TIM RUSSERT: Senator, welcome. I want to raise first The Economist magazine, this is The Economist’s intelligence unit. They say this: “Unless their mission is very well-defined, 20,000 troops are probably too few to make a significant difference - and may be too few under any circumstances. ... Adding around 20,000 to the 132,000 currently there will increase U.S. capabilities, but not enough to stabilize the country.” You agree with that?
SEN. McCAIN: I am concerned about it, whether it is sufficient numbers or not. I would have like to have seen more. I looked General Petraeus in the eye and said, “Is that sufficient for you to do the job?” He assured me that he thought it was and that he had been told that if he needed more he would receive them. I have great confidence in General Petraeus. I think he’s one of the finest generals that our military’s ever produced, and he has a proven record on that. He wrote the new Army counterinsurgency manual. But do I believe that if it had been up to me would there have been more? Yes, but one of the keys to this is get them over there quickly rather than feed them in piecemeal as some in the Pentagon would like to do today.
As has been frequently noted, this is the exact number McCain lobbied for most of the last year to be added. That is, until it looked like McCain was going to get what he wanted. Only then did McCain move the goalposts for his own political agenda.
MR. RUSSERT: You are a veteran of Vietnam, and you understand when public opinion slips away from support of a war. Here’s the latest NBC News/Wall Street Journal poll out this morning. And we asked, if Congress passes a resolution against the president’s position on more troops, should President Bush proceed? Yes, 30; no, 65 percent. Two out of three Americans, senator. And look at this breakdown by party. Democrats, 85 percent say no. Independents, voters you know well, 71 percent say no, do not proceed. And now 33 percent, one third of Republicans, say listen to Congress more than the president. Why should the American people, after they voted the midterm elections and have a Congress that says no to the president, why shouldn’t they be listened to?
SEN. McCAIN: Well, I understand their frustration and sometimes anger over the lack of success and lack of progress, particularly coupled with optimistic statements made time after time when things were not going well and deteriorating. At the time of the first Gulf War, only 15 percent of the American people thought we ought to go to Kuwait and get rid of Saddam Hussein there. If it was as clear-cut as someone described, Tim, Joe Lieberman would not have been re-elected in the state of Connecticut.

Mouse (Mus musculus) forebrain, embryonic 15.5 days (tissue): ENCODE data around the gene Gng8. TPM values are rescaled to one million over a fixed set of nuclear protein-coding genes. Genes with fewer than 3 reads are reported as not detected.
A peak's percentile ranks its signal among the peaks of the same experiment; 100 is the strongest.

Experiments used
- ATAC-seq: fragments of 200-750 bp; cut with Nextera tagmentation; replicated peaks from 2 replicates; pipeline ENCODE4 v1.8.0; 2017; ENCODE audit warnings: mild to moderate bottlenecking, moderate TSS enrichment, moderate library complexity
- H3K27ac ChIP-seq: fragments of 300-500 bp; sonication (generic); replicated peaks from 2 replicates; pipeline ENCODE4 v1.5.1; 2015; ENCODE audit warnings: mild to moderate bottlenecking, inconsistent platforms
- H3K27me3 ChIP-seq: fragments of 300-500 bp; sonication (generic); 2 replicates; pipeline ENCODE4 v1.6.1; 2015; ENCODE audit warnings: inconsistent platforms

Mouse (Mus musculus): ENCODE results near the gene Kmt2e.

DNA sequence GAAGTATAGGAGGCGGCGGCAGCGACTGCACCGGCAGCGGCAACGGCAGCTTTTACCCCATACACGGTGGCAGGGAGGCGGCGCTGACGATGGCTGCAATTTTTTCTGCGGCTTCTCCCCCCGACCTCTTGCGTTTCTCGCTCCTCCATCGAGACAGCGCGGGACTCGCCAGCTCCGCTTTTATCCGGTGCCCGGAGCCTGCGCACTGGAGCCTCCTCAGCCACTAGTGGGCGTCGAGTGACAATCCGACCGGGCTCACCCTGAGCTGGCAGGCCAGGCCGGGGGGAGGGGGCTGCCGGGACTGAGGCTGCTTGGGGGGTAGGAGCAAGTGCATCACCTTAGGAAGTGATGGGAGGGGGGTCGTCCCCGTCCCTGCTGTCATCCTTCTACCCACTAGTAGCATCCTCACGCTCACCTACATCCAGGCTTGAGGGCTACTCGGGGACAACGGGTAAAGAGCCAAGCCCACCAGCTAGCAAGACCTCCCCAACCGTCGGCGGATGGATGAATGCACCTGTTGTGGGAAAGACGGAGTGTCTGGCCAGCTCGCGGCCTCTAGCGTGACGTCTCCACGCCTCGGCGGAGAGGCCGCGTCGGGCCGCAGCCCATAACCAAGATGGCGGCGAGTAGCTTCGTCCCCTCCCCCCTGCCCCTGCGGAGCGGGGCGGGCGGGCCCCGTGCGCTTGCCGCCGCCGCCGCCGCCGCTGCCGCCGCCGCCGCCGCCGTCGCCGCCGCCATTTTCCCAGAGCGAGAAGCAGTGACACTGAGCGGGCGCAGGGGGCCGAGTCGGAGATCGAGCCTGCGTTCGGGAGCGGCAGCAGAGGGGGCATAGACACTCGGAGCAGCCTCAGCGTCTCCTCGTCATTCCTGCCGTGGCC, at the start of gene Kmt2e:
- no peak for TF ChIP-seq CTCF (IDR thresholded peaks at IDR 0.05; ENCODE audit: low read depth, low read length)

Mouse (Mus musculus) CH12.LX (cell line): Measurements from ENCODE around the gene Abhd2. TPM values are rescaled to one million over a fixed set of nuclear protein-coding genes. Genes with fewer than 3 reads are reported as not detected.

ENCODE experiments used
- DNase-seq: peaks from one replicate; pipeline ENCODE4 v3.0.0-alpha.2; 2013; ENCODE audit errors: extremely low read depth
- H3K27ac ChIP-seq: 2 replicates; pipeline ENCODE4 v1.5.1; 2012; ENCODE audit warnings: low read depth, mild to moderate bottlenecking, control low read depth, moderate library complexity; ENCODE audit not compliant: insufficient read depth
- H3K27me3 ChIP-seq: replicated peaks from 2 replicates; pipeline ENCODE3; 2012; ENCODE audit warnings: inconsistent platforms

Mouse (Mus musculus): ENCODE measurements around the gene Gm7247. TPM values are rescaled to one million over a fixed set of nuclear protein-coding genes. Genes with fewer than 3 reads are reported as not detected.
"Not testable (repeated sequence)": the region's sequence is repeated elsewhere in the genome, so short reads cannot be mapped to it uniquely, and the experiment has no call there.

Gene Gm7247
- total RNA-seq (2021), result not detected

That's a nice statistic pulled out of magic pixie dust land. In reality, the exact opposite was true. According to The New York Times, only 15% disapproved of American intervention to oust Saddam Hussein from Kuwait.
MR. RUSSERT: One of the things the American people do remember, September 11th, 2001, the Taliban had harbored al-Qaeda in Afghanistan, and then they read this from the Baltimore Sun: “A U.S. Army infantry battalion fighting in a critical area of eastern Afghanistan is due to be withdrawn within weeks in order to deploy to Iraq. According to Army Brigadier General Anthony Tata and other senior U.S. commanders [there], that will happen just as the Taliban is expected to unleash a major campaign to cut the vital road between Kabul and Kandahar.” Should we be moving troops from Afghanistan, at this delicate stage in that war, to Iraq?
SEN. McCAIN: I’m not aware of that, and on its face I would be very concerned. A recent trip that we made to Afghanistan, it’s clear to one and all that the Taliban has been reconstituted, particularly in safe area in Pakistan just across the Afghan border, and there will be increased attacks on U.S. and coalition forces. So, as I say, I’ve—had not seen the report, but I would be concerned about it.
Um, McCain is the ranking member for the GOP on the Armed Services Committee. Certainly this has came across his desk, or perhaps he could have read it in any number of newspapers that ran the story. What the hell does he do all day, sudoku?
Look, either McCain knows this is happening, or he isn't doing his job. He's probably lying.